US2337060A - Manufacture of sulphuric acid - Google Patents

Manufacture of sulphuric acid Download PDF

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US2337060A
US2337060A US331324A US33132440A US2337060A US 2337060 A US2337060 A US 2337060A US 331324 A US331324 A US 331324A US 33132440 A US33132440 A US 33132440A US 2337060 A US2337060 A US 2337060A
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sulphur
chlorine
acid
air
sulphuric acid
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US331324A
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Munson Lewis Storms
Mahr Hermann William
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EI Du Pont de Nemours and Co
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EI Du Pont de Nemours and Co
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    • CCHEMISTRY; METALLURGY
    • C01INORGANIC CHEMISTRY
    • C01BNON-METALLIC ELEMENTS; COMPOUNDS THEREOF; METALLOIDS OR COMPOUNDS THEREOF NOT COVERED BY SUBCLASS C01C
    • C01B17/00Sulfur; Compounds thereof
    • C01B17/69Sulfur trioxide; Sulfuric acid
    • C01B17/74Preparation
    • C01B17/76Preparation by contact processes

Description

Dec. 21, 1943. 1 s. MuNsoN ET AL MANUFACTURE OF SULPHURIC ACID Filed April 24, 1940 5 Sheets-Sheet 1.-

NR Smaak..

INVENTORS Lewis umm/zr Z BY 5 4 l `v l A ATTORNEY` Barnum Dec. 21, 1943. L.. s. MuNsoN ET Al. 2,337,060

MANUFACTURE or" SULPHURIC ACID Filed April 24, 1940 3 Sheets-Sheet 2 Lewls 5.Mu1z5on .NVENTORS Hefjzzaiz WMM?? Y BY ATTORNEY Dec. 2l, 1943, l.. s. MuNsoN ET Al.

MANUFACTURE 0F SULPHURIC ACID Filed April V24, 1940 3 Sheets-Sheet 3 gzfz/wn INVENTORs ATTORNEY Patented Dec. 21, 1943 MANUFACTURE F SULPHURIC ACID Lewis Storms Munson, Brandywine Hundred,

and Hermann William Mahr, Christiana Hundred, Del., assignors to E. I. du Pont 'de Nemours & Company, Wilmington, Del.,-a corporation of Delaware Application April 24, 1940, Serial No. 331,324

6 Claims.

'Ihis invention relates to the manufacture of sulphuric acid from raw sulphur in contact systems of the type in which the burner gas is passed directly to a platinum type converter without intervening werl purification and has for its object the provision of processes in which the efiiciency of the platinum type converter is not ime paired by impurities in the burner `gas notwithstanding the lack of wet purication of the burner gas "which is broadly accomplished by suitable pretreatment of the raw sulphur and the air utilized for combustion of the sulphur designed particularly to maintain the chlorine, moisture and dust contents of the burnt?!` gas such that loss of conversion efliciency is avoided.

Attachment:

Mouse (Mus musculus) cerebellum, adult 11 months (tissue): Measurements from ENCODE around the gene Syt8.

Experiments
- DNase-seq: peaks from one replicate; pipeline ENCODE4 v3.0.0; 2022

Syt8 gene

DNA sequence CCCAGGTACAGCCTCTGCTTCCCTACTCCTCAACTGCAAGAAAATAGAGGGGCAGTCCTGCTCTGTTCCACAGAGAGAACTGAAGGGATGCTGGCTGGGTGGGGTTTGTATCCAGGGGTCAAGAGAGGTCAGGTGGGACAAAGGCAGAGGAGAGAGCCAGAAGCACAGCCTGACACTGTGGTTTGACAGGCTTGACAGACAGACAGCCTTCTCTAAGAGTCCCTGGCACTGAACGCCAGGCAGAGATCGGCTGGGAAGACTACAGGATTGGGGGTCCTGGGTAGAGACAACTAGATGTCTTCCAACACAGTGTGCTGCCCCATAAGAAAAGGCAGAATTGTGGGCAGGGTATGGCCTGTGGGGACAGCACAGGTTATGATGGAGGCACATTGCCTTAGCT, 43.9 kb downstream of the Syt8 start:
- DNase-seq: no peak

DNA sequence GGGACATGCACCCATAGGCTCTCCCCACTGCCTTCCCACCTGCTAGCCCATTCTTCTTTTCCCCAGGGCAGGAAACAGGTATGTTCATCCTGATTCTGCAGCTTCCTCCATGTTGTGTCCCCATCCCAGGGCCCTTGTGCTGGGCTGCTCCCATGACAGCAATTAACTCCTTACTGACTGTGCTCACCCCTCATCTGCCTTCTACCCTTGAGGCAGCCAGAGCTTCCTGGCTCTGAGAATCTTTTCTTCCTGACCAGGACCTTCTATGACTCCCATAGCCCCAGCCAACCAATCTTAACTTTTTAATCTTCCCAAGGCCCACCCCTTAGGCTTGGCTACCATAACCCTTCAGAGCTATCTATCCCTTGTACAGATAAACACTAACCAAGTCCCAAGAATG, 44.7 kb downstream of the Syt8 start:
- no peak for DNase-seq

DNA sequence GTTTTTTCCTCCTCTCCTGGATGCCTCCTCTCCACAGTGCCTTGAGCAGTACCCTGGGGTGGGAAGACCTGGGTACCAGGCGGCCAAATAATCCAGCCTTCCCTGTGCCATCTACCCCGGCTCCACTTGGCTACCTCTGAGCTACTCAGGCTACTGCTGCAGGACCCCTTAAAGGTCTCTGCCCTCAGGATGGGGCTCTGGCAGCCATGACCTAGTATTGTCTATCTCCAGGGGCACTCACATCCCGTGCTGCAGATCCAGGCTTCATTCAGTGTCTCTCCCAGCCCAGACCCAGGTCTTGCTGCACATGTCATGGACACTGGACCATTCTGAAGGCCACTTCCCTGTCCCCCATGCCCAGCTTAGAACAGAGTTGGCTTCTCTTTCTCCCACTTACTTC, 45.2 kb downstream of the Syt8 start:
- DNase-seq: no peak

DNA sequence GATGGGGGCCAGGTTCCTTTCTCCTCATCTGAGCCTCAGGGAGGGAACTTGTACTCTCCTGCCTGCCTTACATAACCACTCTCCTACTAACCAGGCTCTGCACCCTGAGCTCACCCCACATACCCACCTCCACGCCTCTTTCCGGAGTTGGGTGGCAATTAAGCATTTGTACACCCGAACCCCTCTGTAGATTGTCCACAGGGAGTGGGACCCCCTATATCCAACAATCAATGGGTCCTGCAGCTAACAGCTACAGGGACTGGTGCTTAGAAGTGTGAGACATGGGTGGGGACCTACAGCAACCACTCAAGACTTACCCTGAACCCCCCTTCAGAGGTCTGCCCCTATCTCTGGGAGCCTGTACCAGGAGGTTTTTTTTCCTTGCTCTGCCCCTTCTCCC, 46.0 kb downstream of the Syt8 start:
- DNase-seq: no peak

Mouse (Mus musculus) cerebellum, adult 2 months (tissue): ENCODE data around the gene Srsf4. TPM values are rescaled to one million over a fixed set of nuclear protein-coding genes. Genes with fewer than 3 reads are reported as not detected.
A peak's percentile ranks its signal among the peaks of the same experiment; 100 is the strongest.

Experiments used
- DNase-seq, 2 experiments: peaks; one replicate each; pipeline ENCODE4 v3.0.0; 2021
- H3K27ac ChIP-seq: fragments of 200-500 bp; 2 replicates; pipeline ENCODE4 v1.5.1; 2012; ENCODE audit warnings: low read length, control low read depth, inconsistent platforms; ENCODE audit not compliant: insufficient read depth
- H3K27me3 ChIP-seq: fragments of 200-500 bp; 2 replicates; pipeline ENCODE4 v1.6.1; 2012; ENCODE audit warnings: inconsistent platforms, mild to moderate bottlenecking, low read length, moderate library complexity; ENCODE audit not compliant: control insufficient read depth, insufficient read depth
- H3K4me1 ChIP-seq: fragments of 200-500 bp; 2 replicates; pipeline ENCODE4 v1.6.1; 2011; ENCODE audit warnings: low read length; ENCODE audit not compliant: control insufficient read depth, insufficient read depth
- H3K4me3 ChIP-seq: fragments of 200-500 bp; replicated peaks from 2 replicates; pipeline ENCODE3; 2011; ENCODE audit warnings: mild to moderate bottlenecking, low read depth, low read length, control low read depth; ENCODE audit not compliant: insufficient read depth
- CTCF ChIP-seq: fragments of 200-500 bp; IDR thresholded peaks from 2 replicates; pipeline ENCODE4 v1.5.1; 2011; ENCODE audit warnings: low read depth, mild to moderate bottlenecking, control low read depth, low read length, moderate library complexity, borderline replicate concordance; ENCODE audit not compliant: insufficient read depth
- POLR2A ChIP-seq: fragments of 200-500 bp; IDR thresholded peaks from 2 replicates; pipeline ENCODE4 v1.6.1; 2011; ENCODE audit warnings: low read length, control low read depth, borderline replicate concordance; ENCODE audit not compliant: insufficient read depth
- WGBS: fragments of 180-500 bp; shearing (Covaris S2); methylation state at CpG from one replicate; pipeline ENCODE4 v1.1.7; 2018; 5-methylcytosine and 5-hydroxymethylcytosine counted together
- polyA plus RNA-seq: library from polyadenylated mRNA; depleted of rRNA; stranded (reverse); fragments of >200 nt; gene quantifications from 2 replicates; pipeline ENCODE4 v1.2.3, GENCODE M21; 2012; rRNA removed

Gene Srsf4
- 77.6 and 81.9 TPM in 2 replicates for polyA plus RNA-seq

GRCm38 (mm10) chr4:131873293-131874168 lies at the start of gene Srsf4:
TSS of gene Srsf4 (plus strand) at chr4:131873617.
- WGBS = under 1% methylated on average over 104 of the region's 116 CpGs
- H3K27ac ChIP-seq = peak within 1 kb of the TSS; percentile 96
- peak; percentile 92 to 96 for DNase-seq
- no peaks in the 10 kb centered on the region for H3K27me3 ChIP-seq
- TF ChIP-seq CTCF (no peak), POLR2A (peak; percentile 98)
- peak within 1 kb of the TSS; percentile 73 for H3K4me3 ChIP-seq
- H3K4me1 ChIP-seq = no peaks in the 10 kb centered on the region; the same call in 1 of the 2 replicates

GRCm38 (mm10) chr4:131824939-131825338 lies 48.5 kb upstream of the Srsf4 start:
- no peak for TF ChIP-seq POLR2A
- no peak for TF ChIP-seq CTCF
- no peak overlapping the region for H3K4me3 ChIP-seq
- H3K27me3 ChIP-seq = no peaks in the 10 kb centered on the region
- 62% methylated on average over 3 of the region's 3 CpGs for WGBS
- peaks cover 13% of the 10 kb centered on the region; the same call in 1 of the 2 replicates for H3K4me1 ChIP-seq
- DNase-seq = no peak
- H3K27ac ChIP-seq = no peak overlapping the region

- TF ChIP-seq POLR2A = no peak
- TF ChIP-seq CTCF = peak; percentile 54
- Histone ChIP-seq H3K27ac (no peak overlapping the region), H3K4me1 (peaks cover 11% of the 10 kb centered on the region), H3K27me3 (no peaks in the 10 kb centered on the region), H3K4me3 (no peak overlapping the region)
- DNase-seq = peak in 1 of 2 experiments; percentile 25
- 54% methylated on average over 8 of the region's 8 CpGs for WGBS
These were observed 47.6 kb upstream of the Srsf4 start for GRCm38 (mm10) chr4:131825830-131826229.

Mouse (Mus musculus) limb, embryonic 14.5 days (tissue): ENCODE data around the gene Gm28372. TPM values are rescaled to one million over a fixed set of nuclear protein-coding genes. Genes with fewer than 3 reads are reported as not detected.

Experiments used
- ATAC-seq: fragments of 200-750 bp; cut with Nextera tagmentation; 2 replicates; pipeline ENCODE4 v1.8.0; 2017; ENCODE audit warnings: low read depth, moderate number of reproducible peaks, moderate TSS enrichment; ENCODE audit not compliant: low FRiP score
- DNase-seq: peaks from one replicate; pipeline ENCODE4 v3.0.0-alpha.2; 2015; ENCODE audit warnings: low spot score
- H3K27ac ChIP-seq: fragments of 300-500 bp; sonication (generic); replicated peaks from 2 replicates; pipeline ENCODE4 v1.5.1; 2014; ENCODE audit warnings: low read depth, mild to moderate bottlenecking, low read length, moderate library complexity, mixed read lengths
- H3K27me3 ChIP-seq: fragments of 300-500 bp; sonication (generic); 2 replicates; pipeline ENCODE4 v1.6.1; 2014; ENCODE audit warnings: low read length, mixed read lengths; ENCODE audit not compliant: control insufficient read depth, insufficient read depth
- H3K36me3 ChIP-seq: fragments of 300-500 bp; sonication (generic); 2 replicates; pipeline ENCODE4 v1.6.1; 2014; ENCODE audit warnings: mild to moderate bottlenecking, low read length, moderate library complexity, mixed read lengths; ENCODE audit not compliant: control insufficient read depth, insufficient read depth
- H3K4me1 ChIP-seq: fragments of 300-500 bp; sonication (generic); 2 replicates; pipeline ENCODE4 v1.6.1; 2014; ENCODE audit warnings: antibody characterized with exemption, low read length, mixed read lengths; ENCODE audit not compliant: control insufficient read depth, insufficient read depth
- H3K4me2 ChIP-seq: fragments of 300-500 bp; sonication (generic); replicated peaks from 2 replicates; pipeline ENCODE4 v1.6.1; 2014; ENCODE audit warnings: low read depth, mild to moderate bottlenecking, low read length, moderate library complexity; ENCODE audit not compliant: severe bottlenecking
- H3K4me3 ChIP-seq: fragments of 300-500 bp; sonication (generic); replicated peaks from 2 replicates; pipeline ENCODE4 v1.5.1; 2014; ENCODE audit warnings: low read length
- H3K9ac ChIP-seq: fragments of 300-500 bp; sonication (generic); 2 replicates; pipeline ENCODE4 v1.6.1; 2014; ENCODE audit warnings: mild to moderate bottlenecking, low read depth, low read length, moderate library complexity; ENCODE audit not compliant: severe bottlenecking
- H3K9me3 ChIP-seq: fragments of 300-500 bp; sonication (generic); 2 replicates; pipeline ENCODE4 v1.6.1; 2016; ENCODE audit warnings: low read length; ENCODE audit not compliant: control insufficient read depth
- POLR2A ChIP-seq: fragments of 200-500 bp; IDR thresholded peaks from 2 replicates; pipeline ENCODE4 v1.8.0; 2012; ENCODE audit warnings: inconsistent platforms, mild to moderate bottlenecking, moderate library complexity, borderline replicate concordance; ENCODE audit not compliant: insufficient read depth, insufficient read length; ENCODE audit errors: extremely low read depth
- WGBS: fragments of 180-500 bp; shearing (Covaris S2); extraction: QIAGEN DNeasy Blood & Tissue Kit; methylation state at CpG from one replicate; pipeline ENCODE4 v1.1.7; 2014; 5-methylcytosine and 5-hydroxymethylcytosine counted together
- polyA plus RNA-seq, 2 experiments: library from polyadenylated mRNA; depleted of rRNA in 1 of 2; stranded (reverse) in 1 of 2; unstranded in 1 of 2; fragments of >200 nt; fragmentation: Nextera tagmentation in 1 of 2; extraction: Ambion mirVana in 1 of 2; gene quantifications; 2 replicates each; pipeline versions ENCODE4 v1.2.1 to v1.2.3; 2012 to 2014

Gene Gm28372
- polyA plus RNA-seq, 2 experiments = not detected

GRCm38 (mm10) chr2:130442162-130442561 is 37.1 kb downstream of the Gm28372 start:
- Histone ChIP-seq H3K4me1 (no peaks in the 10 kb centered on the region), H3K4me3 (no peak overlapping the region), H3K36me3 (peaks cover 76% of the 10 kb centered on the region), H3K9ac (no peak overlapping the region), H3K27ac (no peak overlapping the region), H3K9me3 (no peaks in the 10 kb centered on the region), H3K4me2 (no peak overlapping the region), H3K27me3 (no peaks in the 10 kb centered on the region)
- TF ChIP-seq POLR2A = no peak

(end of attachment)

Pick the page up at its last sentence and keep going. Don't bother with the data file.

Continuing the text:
Effort has been directed heretofore to the production of sulphuric acidvin abbreviated contact systems. By abbreviated contact systems we re-' fer t systems as described above of the type in w ch the burner gas is passed directly to a converter without interveningwet purification, it being understood, of course, that we do `not mean to exclude such operations as dry il1tering.;the burner gas to remove dust and like impuritiesv but rather intend to exclude such purication as which may be expected in the sulphur at its source impurities are occasionally introduced as a result of transportation. For example, exposure to salt water during transportation frequently materially augments the chloride content of the raw sulphur and causes lowered conversion efficiency and non-uniform operation.

In the second place, the amount of chlorine in the burner gas tends to build up to excessive concentrations in the operation of such process,

' since without wet purication no means is provided for purging the system of chlorine. All the chlorine introduced by way of the raw sulphur passes on'into the absorption'system where much. and in some cases practically all, is re.- tained in the sulphuric acid produced. This is particularly true in systems producing fuming` sulphuric acid or oleum. When the acid so contaminated with chlorine is recycled for drying the air used for combustion of the sulphur, chlorine is reintroduced into the system and gradually scrubbing the burner gas by contact with 'ajsx'xrubeV bing liquid and like operations `characte,risticelof; various known wet purification-processes.; III'hel various abbreviated contact systems heretofore' proposed, however, have lacked much that is'des'irable with respect to eiiciency. 'For example, it has been proposed to use vanadium type -.con